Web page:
April 15, 2024
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Searching for the truth? Author Hari-kirtana das sheds light on his book “In search of the Highest Truth: Adventures in Yoga Philosophy”.

Searching for the truth? Author Hari-kirtana das sheds light on his book “In search of the Highest Truth: Adventures in Yoga Philosophy”.
Photo Courtesy: Hari-kirtanta das

By Ananta Ripa Ajmera, Founder, SoulWisdom Press & PR, Co-founder and Director, The Ancient Way 

Immerse yourself in this powerful guide to discovering the truth about ancient healing rituals. Many people practice yoga, but few understand the reasons for the methods. Author, yoga teacher, and spiritual mentor, Hari-kirtana das takes readers on an explorative journey to finding the highest truth within themselves by providing answers to life’s most important questions. In his compelling spiritual book about yoga philosophy “In search of the Highest Truth”, readers will find practical solutions to life’s greatest challenges and radically transform their experience of the world. 

With over 40 years of practice in yoga disciplines, we are delighted to have Hari discuss his knowledge and real-life experiences to truth seekers who wish to gain a deeper understanding of yoga philosophy.  

What has In Search of the Highest Truth meant to you personally?

This was a project of personal and professional growth. Although I’d been teaching yoga philosophy for many years, I never thought that I’d tackle such a complex and vast subject matter by writing and publishing a book.

Writing is obviously very different from in-person teaching. Since there’s no opportunity for the readers to get a nuance of tone or body language, you have to be crystal clear with every single word. There were certainly times in the process when I wondered what I had gotten myself into. But the great thing about yoga wisdom is that because it comes from a tradition, I merely tried to repeat what I have heard from my teachers to the extent that I have realized it, to the extent that I have been able to make it experiential knowledge. 

Luckily, I’ve had wonderful teachers and they were very generous with what they gave me. And so the pressure is off. I don’t really have to come up with any new ideas. All I have to do is share what I’ve heard in my own words.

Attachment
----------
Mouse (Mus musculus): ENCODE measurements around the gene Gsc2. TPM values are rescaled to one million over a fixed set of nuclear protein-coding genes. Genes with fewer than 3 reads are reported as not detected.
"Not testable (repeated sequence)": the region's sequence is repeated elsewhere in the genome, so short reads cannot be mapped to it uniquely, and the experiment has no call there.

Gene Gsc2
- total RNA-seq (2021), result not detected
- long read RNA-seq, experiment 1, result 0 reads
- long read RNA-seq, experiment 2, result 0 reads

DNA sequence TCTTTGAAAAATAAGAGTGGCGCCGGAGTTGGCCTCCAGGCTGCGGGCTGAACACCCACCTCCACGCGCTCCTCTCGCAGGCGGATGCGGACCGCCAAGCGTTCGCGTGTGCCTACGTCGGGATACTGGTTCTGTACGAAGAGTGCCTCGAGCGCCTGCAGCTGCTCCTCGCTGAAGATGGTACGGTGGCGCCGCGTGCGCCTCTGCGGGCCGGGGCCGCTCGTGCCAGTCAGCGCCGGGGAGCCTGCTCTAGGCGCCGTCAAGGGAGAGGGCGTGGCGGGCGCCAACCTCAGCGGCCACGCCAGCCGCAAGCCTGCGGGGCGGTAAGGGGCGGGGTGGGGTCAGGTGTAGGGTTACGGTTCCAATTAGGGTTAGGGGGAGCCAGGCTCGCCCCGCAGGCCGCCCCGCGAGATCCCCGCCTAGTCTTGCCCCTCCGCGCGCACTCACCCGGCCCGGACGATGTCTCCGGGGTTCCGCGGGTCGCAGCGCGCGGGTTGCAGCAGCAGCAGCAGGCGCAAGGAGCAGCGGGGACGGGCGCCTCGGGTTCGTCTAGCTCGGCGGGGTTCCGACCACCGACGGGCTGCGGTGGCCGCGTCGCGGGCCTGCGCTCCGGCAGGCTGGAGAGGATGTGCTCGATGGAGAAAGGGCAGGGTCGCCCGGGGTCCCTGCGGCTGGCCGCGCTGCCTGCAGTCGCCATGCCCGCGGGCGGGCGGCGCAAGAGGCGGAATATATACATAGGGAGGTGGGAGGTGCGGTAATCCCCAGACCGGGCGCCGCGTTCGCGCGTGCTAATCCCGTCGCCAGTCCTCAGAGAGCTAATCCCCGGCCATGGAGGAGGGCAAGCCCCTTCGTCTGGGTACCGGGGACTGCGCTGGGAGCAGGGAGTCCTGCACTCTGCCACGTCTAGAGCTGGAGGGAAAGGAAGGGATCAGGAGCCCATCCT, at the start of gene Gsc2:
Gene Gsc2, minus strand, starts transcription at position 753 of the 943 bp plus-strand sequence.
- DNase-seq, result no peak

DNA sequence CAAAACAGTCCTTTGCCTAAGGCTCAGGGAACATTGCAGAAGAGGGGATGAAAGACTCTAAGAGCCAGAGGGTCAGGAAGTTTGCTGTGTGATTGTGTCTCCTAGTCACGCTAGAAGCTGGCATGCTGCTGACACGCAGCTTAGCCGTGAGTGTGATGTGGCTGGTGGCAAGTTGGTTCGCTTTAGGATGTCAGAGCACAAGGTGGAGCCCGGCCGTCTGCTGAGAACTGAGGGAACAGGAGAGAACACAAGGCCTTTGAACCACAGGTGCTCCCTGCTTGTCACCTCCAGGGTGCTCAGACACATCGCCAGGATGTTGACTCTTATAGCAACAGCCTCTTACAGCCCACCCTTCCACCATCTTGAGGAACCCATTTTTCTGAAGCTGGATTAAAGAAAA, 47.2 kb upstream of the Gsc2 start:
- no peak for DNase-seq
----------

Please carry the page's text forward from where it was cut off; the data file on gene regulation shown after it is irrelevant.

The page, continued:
And since the reason that I wrote this book in the first place was because I thought it would be helpful for all the students in yoga teachers trainings, it’s been really great to hear from so many people around the world that my book is being used by teachers leading yoga teacher trainings. That was one of my primary hopes for the book was that it would be used in yoga teacher trainings, and I’m happy to see that it is.

What exactly is “the highest truth”?

There’s a famous yoga wisdom text called the Bhagavat Purana, also known as the Srimad Bhagavatam, which gives a very specific definition. It defines the highest truth as “reality, distinguished from illusion for the benefit of all.” From my point of view, it’s hard to argue with that.

How can you say that something is “the highest”? What makes it the highest?

Yoga posits that there is actually a hierarchy to reality. Of course, this is not a very modern idea. In modern and postmodern thinking, we like everything to be on the same level. But yoga is not modern, and it presents us with different levels of states of being and different categories of being. 

Many people think of yoga as just a physical practice.  But yoga is so much more than that. The project of yoga is the project of elevating consciousness from lower modes of being to higher modes of being and ultimately to the highest state of being. And the interesting thing about what makes the highest state of being the highest is that it’s unlimited and ever-expanding. So it’s getting higher all the time.

What makes it the highest in bhakti-yoga, the yoga that I practice, is the feeling of an exchange of love. And in yoga wisdom texts like the Bhagavad-gita, that is the highest truth and the highest state of consciousness: the exchange of love between the soul and the Supreme Being, between the energy and the source of the energy, the infinitesimal part and the infinite and complete whole. 

What is the benefit of learning all this? Why should anybody care about yoga philosophy?

The reason to care about yoga philosophy is because it gives us tools and a framework for doing the most important work we can do, which is come to know and understand who we really are, what the world is, and how we should respond to it.

How did you learn enough about yoga philosophy to be able to write a book about it?

I began reading a wide variety of yoga wisdom texts when I was a teenager.  Then, in my early twenties, I lived in a devotional yoga ashram for five years, where study and practice were all we did 24/7. That was where my formal training took place and where the foundation of my understanding was established. Although I left ashram life and moved on to have a professional career, I have always tried to stay connected to that foundation in yoga wisdom through study and practice. The fact that I’ve been trying to live this philosophy in my personal and professional life while continually pursuing a deeper understanding of it under the guidance of my very learned and generous teachers is my real qualification for publishing this book.

 You can learn more about Hari-kirtanta das here and find his book on Amazon.


Published by Khy Talara

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